IPS Weld-On® continues to lead the industry with quality products, training, and education for PVC, CPVC, and ABS primers, solvent cements, and thread sealants. When proper installation techniques are not completely followed we recommend cutting the leaking fitting out and replacing the joint.  When that is not possible we suggest the following steps to repair a leaking joint.

1. Remove all dried cement, debris, and moisture from the entire circumference of the socket entrance.

2. Apply Weld-On 810/811 or 845 adhesive to the entire circumference of the socket entrance.

3. Cut thin fiberglass mesh to provide ample coverage over entire leak area. Work out bubbles under mesh. Let adhesive cure.

4. Apply additional, light coat of adhesive over mesh.

5. Let repaired area cure before pressurizing. This process has proven successful in most applications.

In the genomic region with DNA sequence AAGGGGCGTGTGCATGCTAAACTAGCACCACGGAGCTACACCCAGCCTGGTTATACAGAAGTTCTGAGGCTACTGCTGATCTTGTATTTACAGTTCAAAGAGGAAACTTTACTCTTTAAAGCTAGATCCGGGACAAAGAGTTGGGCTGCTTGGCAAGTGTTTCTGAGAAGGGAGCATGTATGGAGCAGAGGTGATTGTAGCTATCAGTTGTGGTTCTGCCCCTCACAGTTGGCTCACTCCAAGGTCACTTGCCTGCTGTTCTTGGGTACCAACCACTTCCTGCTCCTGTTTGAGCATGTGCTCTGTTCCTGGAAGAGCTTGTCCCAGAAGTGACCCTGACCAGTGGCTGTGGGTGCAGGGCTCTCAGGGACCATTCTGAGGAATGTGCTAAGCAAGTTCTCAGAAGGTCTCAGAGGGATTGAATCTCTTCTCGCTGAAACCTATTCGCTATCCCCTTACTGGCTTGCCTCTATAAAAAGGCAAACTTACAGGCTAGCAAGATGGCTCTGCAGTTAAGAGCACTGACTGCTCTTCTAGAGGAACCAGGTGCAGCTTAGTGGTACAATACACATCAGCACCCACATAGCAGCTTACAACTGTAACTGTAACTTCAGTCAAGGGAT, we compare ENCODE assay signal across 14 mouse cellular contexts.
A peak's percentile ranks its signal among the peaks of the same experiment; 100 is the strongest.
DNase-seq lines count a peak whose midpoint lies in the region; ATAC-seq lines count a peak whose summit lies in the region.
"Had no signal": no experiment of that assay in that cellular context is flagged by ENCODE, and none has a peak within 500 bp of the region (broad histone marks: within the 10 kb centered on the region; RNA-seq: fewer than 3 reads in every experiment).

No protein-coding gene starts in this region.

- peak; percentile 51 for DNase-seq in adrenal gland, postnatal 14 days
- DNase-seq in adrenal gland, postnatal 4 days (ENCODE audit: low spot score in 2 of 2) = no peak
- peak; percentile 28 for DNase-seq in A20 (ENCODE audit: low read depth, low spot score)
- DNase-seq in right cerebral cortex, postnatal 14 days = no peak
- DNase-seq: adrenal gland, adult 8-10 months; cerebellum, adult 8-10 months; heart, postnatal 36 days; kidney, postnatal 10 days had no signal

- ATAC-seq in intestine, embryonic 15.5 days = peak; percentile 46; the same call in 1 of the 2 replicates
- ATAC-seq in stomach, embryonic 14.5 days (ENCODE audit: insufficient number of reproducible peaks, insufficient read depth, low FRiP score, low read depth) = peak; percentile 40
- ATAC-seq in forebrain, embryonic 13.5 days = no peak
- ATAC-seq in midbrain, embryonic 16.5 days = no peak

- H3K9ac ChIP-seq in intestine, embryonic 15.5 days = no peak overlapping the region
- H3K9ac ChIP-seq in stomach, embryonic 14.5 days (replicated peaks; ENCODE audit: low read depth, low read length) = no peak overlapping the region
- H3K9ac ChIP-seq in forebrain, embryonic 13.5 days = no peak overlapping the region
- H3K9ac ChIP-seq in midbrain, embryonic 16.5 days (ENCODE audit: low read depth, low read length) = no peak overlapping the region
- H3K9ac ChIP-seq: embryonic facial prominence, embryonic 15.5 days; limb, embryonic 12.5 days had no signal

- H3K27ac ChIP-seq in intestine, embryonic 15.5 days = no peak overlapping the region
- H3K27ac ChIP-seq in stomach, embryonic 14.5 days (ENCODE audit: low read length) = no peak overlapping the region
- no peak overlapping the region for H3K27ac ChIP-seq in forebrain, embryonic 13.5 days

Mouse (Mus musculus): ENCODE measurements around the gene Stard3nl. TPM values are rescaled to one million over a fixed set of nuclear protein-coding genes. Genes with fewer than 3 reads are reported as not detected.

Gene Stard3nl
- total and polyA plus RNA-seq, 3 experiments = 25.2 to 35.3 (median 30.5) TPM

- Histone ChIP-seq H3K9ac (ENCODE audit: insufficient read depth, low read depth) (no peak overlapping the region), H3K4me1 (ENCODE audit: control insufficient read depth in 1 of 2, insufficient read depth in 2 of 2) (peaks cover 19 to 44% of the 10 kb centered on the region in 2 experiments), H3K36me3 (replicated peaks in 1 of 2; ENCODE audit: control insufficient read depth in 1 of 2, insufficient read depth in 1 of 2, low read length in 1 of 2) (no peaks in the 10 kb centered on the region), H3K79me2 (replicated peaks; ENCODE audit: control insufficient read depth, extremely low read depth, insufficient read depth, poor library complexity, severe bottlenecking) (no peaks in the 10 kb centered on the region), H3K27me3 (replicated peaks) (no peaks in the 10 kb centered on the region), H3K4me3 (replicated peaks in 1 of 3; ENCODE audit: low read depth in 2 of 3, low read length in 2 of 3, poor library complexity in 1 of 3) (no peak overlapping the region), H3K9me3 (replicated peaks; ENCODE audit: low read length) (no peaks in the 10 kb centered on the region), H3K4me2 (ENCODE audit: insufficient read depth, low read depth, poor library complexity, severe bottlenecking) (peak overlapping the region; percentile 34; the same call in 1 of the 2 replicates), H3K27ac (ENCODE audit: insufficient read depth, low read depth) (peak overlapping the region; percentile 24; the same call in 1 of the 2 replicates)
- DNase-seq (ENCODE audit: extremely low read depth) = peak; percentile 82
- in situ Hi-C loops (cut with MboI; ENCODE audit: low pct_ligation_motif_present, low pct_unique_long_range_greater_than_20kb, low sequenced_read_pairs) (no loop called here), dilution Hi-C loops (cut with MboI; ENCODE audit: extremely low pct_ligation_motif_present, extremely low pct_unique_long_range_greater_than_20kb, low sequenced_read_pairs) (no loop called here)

For more information, visit www.weldon.com/tech_tips.

 

Use of plastic welding. A good alternate to overcome such situations.

Bryan Foust says:

Plastic welding can be a good alternative for repairing joints. I would caution user to be aware of any specific pipe pressure requirements and whether the welded joint would work for the pressure.

We would suggest that the welder be trained and/or certified to specific welding procedures including equipment, temperatures, and overall speed and technique. In addition, the welding surface must be cleaned and free of any remaining cement residue. Thanks for commenting.

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